A new federal law requires all public pools to have new, safer drain covers. But, many pools are scrambling to meet the deadline.
The Lila Jones Swim Club in Apex was one of dozens of pools in Wake County scrambling to come up to code by opening day.
"There has been a lot of scrambling, mainly on the hotel and apartment complex side of things," said Dan DeLeo with Pool Professionals, a management company which runs 200 pools.
They're installing big dome shaped drain covers to come into compliance with the Virginia Graeme Baker Pool and Spa Safety Act. It's named after the granddaughter of former Secretary of State James Baker.
At just 7-years-old, she lost her life when she got stuck on the main drain of a spa during a neighborhood party.
Her mother described the horrifying ordeal to ABC News in a Brian Ross investigation.
"I kept pulling at her, never understanding what was holding her down and I couldn't pull her off," said her mother, Nancy Baker. "I opened my eyes underwater and there aren't words to describe what this is like."
The public first became aware of the dangers of pool and spa drain suction in a Wake County case. It was a lawsuit that thrust now former presidential candidate John Edwards into the national spotlight when he won a $25million settlement.
In 1993, 5-year-old Valerie Lakey lost her intestines in an accident at a neighborhood pool. She was stuck on the main drain. The suction was so great it led to the life changing injuries.
"I don't think I came out of being in shock for like 3 years. Every second, I just had to plug along and take one day at a time. What she was going through was so awful," said her mother Sandy Lakey in a 2004 interview.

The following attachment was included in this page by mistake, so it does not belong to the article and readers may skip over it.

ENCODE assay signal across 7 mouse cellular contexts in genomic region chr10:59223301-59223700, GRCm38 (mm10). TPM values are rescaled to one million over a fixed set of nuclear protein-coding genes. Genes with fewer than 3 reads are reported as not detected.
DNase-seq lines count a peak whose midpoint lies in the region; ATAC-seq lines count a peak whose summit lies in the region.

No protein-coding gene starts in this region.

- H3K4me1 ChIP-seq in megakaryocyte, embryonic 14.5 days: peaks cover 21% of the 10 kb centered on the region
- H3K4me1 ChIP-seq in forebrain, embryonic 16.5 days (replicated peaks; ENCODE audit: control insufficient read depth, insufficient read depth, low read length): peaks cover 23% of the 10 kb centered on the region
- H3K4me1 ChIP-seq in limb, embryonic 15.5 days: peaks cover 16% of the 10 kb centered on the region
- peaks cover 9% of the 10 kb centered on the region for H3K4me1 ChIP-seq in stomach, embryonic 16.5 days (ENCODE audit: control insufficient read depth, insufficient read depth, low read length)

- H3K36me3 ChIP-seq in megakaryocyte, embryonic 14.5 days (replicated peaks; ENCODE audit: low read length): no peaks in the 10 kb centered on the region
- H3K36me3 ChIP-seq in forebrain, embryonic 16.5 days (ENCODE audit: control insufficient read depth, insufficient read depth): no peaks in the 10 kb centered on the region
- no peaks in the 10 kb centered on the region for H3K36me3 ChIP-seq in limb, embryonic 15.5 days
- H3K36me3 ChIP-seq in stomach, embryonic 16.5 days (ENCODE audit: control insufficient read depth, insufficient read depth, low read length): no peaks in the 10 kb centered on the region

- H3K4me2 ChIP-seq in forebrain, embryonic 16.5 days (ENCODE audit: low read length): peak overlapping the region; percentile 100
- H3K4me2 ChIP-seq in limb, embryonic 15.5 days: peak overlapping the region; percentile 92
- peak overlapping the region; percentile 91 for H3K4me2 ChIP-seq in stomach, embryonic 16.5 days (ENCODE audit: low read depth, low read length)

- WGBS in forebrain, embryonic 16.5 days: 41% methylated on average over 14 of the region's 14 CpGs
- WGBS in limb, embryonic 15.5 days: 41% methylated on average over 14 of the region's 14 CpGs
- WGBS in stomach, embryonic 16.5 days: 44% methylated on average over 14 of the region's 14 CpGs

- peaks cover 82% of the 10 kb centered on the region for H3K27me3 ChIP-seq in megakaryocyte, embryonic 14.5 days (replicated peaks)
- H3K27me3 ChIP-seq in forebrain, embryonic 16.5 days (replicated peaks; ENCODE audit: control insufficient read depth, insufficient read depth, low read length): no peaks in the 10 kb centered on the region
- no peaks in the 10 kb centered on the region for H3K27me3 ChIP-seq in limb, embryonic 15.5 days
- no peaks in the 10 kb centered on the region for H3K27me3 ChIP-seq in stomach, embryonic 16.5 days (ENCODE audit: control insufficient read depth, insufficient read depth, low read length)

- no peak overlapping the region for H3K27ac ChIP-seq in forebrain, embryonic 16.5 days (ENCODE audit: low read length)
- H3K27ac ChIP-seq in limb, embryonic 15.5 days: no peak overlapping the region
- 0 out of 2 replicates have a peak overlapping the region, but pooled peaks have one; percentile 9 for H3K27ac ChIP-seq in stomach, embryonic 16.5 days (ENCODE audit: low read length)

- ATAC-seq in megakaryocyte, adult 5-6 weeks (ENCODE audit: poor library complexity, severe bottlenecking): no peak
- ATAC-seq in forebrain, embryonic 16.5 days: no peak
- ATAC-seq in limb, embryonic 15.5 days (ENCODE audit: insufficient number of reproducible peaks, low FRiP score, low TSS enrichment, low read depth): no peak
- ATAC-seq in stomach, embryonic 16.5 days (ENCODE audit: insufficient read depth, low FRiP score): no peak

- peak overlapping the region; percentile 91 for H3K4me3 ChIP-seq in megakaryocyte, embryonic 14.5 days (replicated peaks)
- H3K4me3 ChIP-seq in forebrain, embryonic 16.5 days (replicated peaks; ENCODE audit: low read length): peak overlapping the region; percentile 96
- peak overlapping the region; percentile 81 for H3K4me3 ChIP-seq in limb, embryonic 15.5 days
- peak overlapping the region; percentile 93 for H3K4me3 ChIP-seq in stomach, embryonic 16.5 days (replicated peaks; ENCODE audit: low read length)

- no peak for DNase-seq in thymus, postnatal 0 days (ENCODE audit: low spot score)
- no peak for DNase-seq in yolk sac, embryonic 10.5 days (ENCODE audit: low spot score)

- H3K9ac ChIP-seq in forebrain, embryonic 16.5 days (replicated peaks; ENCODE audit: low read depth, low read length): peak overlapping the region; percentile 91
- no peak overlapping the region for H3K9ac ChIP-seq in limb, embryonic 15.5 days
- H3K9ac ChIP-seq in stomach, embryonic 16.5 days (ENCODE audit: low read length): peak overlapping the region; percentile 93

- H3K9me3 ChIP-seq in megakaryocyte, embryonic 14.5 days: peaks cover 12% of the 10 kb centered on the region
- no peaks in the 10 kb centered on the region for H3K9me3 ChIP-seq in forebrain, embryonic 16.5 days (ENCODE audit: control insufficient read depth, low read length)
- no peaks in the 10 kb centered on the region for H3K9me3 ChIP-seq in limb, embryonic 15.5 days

The Consumer Product Safety Commission reports at least 50 deaths over the last 20 years involving spa or pool drain suction. It says more people have died, but likely went unreported.
The Baker Act became federal law in 2008. North Carolina is requiring all pools come into compliance this year.
Terry Chappell is one of Wake's 42 pool inspectors who've been slammed by all the calls for last minute inspections. He's looking to make sure pools now have special drains covers as well as either one drain with a vacuum shut off or two main drains.
"They have to have two drains per pump. That's in case someone were laying across one drain the second drain would be able to handle 100 percent of the flow," he explained.
It's cost some pools so much money to make the changes that a handful have opted not to open at all.
"Some of them got off as cheap as $500-$600 probably, and some of them may have spent $15,000. I've heard some of those horror stories," said Chapell.
He remembers the Lakey case.
"We don't want to go through that again, ever. We do not want to see anything like that," he said.
Wake County is also requiring the extra step of having an engineer sign off on the work before inspectors are called out.
Diver Michael Schlink has now brought about 200 pools into compliance. He says he was alarmed by what he saw before the changes.
"You had a lot of pools out there that just weren't safe," he offered.
And if a pool tries to skirt the rules and operate without the changes or a permit?
"We'll close it down immediately," said Chappell.
You can learn more about pool safety and the Baker act here.